Former VANOC CEO responds to defamation countersuit
John Furlong claims he was a popular phys-ed teacher and says journalist's allegations are defamatory and untrue
Former Vancouver Olympic head John Furlong has once again denied allegations he abused students at a Catholic school in northern British Columbia four decades ago, as part of two legal replies filed in B.C. Supreme Court today.
The replies, which were filed by Furlong's lawyers, are the latest chapter in an increasingly complicated legal battle stemming from a story published by the Georgia Straight newspaper and journalist Laura Robinson in September of last year.
In the story, Robinson alleged that during Furlong's time as a teacher in Burns Lake in 1969 and 1970 that he abused several First Nations students at the Catholic day school.
Furlong emphatically denied the allegations and two months later filed a lawsuit against Robinson and the weekly Vancouver newspaper seeking damages, as well as an apology and retraction.
The Georgia Straight filed a response to Furlong's civil claim saying the story was not defamatory and amounted to fair comment.
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Robinson filed her own counterclaim, insisting that what she wrote was true and constitutes responsible communication on matters of public interest. Robinson also alleged in the counterclaim that Furlong physically abused his ex-wife.
In his response on Friday, Furlong filed replies to both Robinson and the newspaper, saying he was a popular physical education teacher in 1969 and 1970.
His reply said that while he made students run laps and do push-ups, threw basketballs at them in drills, and required children to wear gym clothes, none of that was intended to be malicious, unfair, abusive, or harmful.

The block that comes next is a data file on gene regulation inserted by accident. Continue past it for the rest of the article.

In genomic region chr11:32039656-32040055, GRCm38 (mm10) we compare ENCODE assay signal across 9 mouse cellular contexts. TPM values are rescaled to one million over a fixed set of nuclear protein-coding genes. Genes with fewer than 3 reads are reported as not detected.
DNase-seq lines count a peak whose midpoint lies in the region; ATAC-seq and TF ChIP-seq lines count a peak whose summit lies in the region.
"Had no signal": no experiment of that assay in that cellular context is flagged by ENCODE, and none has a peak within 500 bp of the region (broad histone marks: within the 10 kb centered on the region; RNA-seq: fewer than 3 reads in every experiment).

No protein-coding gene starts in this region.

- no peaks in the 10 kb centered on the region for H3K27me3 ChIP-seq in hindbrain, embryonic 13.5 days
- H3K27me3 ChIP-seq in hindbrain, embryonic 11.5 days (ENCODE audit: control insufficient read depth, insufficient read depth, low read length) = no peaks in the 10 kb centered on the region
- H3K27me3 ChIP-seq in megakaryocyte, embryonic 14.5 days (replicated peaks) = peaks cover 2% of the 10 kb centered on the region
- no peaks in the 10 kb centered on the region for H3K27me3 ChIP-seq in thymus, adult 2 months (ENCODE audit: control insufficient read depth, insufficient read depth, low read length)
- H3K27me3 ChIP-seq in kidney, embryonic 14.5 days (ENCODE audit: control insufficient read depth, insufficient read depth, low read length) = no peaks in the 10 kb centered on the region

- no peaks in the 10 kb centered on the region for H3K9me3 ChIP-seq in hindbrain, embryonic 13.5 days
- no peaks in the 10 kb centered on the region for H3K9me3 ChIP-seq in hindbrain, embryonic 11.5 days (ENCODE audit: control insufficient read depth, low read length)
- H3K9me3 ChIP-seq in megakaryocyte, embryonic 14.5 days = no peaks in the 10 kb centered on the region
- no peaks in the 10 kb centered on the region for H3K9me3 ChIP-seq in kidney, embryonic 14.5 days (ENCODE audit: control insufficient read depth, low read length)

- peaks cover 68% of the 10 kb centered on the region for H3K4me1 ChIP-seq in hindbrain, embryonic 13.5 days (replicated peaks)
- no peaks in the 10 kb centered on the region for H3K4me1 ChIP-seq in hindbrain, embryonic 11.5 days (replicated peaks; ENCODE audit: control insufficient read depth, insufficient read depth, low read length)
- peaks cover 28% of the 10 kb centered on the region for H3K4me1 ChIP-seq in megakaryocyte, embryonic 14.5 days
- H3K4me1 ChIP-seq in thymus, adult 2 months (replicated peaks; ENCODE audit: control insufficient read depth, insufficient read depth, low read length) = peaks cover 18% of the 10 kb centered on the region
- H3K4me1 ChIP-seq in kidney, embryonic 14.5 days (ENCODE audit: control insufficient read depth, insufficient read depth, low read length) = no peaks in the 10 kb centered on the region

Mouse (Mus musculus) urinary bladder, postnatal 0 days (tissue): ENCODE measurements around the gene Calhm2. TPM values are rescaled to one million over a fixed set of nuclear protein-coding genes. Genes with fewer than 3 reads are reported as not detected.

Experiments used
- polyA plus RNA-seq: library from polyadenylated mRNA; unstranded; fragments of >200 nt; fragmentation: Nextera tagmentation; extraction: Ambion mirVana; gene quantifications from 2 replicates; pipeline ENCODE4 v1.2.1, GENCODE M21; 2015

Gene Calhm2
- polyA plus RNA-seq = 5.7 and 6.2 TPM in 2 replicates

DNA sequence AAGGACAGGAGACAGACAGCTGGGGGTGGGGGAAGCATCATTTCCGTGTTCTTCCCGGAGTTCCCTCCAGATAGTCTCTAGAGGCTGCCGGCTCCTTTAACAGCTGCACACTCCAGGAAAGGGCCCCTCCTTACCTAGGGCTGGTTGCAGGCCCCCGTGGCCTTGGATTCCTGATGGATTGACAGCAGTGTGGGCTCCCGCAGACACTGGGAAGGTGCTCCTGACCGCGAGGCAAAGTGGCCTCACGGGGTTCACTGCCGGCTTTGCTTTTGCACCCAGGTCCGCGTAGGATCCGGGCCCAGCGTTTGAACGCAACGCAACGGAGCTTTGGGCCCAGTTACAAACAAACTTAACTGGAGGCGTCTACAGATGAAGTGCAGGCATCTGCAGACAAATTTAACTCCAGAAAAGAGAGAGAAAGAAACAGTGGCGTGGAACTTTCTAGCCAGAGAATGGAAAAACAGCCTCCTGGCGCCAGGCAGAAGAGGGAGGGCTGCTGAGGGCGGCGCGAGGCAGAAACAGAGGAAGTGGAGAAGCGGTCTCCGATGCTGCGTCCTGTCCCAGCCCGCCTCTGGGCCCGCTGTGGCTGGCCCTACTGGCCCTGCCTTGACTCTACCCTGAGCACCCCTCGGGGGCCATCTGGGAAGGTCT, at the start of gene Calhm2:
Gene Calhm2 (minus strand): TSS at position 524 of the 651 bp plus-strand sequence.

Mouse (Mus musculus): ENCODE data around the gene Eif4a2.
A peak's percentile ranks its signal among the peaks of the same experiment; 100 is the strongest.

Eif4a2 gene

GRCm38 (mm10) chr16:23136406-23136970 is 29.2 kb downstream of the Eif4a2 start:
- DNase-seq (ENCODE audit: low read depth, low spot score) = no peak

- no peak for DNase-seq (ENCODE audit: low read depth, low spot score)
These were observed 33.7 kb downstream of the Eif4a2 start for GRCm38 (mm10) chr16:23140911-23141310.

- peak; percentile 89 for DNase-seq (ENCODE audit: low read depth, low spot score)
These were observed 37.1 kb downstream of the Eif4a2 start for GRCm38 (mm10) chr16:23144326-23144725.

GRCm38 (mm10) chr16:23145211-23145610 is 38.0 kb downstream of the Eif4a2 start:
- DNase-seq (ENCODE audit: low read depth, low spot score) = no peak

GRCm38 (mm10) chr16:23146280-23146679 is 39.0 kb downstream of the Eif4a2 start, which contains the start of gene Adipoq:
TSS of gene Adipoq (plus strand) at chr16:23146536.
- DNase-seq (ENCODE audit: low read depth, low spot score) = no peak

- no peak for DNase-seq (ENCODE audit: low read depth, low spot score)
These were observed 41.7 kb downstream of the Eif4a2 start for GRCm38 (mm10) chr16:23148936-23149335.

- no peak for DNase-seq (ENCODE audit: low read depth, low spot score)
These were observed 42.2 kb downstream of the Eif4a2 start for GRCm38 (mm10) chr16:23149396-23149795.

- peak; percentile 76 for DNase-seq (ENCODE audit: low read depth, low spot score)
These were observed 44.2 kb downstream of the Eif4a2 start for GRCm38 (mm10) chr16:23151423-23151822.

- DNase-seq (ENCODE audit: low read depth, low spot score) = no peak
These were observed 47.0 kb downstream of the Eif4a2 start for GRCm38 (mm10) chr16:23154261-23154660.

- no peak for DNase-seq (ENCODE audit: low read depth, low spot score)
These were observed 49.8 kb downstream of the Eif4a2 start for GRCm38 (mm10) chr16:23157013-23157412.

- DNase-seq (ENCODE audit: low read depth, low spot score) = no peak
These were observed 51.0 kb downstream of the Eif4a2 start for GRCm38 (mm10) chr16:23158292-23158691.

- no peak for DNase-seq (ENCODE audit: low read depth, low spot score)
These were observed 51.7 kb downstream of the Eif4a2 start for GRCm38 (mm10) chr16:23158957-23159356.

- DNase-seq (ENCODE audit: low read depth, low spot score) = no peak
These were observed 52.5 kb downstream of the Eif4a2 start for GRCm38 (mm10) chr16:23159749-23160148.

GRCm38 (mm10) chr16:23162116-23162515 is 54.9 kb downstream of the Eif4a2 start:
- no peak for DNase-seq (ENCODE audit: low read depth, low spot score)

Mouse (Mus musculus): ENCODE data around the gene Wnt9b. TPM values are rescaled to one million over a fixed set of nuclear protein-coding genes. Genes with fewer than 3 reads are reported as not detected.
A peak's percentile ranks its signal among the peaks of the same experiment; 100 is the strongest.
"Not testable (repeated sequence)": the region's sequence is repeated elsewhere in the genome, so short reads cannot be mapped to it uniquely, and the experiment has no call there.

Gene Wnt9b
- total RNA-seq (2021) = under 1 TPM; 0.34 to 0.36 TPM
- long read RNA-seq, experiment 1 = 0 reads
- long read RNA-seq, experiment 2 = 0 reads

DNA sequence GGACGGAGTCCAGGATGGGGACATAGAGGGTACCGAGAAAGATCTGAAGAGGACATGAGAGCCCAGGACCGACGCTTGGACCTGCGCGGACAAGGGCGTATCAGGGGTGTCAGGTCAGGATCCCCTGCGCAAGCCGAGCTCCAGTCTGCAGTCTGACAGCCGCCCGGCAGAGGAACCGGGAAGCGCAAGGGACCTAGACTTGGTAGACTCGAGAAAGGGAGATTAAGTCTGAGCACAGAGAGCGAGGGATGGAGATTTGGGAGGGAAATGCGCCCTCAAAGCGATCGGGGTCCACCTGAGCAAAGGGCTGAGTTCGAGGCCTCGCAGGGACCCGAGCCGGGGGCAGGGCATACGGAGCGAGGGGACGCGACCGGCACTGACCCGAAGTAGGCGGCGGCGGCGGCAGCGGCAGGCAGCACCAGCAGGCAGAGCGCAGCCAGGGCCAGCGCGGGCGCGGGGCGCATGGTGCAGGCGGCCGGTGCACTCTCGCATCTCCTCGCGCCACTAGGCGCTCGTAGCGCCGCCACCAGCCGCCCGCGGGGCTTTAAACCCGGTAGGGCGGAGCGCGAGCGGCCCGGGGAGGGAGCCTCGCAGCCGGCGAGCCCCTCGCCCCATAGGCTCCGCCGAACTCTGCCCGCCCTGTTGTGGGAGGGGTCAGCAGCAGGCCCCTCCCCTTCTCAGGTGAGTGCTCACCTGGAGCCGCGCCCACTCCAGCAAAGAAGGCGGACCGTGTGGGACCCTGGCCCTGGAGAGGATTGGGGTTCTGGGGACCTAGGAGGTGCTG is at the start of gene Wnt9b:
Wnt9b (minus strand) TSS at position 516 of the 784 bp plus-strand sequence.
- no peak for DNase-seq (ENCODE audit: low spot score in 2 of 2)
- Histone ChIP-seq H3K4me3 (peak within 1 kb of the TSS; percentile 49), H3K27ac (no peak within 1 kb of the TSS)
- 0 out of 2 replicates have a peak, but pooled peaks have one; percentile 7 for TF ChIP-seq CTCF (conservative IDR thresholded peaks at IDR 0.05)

Furlong also denied the allegations of abuse involving his ex-wife, and accused Robinson of using the legal process as a "back-door" publication of defamatory comments.
Furlong also claimed that Robinson has a history of journalistic inaccuracy and defamation, and listed four documented instances of her prior stories that failed to stand up to court challenge, police investigation or independent investigation.
Robinson's lawyer Bryan Baynham said, "My client stands by her story and wants to have this matter behind her as soon as possible."
Allegations about Furlong's past are now also the subject of two other civil claims filed earlier this week in B.C. Supreme Court by two women who have alleged Furlong sexually assaulted them during his time at at a school in Burns Lake.
Furlong has previously denied all the abuse claims at a news conference, but has yet to respond to the lawsuits with a statement of defense. None of the claims by any of the parties have been proven in court.
Furlong's replies to the Georgia Straight's and Laura Robinson's responses
With files from the CBC's Jason Proctor